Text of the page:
Some Like It Hot was shot in black and white because Tony Curtis’ and Jack Lemmon’s makeup didn’t look right in color. I’d love to see what it looked like because even in black and white, there is no way I buy “Josephine” and “Daphne” pulling off the con they do. Once you can get over that, this film is a ton of fun.
Over the past six months or so I’ve been watching a lot of director, Billy Wilder’s movies. It’s definitely been the best experience I’ve had going back and watching classic films. Wilder was writing potent dialogue before Tarantino, creating cynical characters before the Coens, and making smart comedies before Brooks. Some Like It Hot demonstrates his craft as well as any other movie out there, while also being flat-out funny.
Wilder seems to not have the highest respect for us Americans. Born into a Jewish family in Austria, he was forced to move to Paris in order to escape Nazi Germany and eventually made his move to Hollywood, primarily as a screenwriter. He broke out as a director with Double Indemnity and the rest is history. From the films of his I’ve seen, most of its characters are not very redeemable or admirable. That’s often how film noirs go though. And when there’s a “good” character, they’re usually weak and getting pushed around by stronger, bad characters. I don’t know if there are any personal reasons for the cynical way of approaching his stories, but they are nothing, if not interesting, to watch.
Some Like It Hot may be Wilder’s lightest film and possibly most accessible. At it’s heart it is really just a fun slap-stick comedy, and without a Chaplin, Marx or Stooge. It honestly makes it a challenging prospect to review. But I’ll give it a try.
Curtis and Lemmon are two struggling musicians in Chicago who walk into the wrong garage one day and witness a murder at the hands of the mob. One of them has the idea to dress up like women and escape to Miami on a train of women musicians who, luckily, are in need of a bass and sax player. That’s the premise to introduce the movie. These first few scenes aren’t particularly special, only being there to set up the story and have something to conclude at the end. It’s also the only real complaint I have about Some Like It Hot. During the third act, too much time is spent on the mob characters who inexplicably arrive in the same place as Curtis and Lemmon. There’s an out of place ceremony and introductions to more characters that was completely unnecessary. I understand needing to have them caught, but it just makes the film drag for about ten minutes.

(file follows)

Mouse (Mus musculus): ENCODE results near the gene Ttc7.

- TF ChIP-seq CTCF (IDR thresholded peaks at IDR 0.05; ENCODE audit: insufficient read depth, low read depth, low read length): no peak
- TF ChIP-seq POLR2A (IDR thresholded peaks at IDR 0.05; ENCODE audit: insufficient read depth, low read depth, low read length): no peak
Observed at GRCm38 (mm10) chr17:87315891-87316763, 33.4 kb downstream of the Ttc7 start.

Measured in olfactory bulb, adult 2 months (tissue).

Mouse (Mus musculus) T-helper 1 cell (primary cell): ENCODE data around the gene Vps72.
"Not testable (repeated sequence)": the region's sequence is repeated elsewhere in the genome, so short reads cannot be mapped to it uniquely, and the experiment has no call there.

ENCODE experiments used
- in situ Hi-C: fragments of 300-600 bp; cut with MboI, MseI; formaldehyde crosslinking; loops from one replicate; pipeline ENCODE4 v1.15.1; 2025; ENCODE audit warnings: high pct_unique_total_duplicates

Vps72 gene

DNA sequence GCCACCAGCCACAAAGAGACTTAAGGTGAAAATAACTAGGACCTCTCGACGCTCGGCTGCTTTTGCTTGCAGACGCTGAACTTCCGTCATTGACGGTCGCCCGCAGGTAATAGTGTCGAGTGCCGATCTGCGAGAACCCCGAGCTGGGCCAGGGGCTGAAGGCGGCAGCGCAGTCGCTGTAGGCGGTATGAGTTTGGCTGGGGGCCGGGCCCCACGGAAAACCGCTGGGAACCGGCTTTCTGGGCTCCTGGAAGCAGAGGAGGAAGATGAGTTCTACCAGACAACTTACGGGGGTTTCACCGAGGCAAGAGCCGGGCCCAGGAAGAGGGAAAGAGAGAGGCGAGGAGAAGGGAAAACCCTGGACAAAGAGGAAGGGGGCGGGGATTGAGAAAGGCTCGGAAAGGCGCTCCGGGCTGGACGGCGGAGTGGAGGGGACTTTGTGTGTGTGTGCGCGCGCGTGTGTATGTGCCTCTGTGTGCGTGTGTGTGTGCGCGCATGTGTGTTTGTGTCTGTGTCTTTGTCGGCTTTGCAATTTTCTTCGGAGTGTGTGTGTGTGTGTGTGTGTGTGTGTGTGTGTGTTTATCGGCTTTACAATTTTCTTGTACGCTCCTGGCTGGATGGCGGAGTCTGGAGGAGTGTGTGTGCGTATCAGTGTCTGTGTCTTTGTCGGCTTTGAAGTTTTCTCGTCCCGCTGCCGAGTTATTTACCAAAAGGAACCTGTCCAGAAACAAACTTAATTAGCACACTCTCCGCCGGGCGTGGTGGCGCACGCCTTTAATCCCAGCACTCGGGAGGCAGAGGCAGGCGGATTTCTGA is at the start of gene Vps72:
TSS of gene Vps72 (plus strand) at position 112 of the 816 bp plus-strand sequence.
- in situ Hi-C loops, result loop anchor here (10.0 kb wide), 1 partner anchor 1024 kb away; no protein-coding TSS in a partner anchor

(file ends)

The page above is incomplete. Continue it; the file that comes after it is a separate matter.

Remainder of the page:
Seeing it yesterday as a part of TCM and Fathom Events was my second time seeing Some Like It Hot. This viewing made me realize how funny and well-written this script really is. Curtis, Lemmon and Monroe are a huge strength to the movie, yes, but Wilder gave them great material to work with. I mentioned needing to bring back the mob for the third act of the film. Pay attention though, because almost every seemingly unimportant piece of dialogue plays into a future joke or is called back in a later scene. The writing is so good that by changing one word, you could totally mess up the rest of the film. It takes a scene that has no reason to be funny and makes you laugh anyway.
Another note I’ve made with almost every Wilder film is that he has terrific endings, or final words. Lemmon’s love interest perfectly delivers the line “well, nobody’s perfect” as The End pops up on the screen. It’s totally absurd but works wonderfully with the whole film. I should talk about Joe E. Brown because the first time I watched him I couldn’t stand his obnoxious character. For whatever reason, this time I couldn’t stop laughing at his wide, creepy smile and saying “Zowee!” all the time.
I, of course, need to talk about Marilyn Monroe as Sugar Kane. Everything including her name is ridiculous. Monroe makes it work though. I’m not saying anything new here, but she had that something. I don’t know what that is, but she certainly has it. She has maybe one too many singing numbers but I’ll never complain about seeing too much Marilyn Monroe.
Some Like It Hot was even better in it’s second viewing, solidifying Wilder as one of my new favorite directors. His comedies are strangely just as powerful as his dramas and noirs. It’s hard to even classify them as a certain genre because of how complex they are. Let’s just say they are great movies.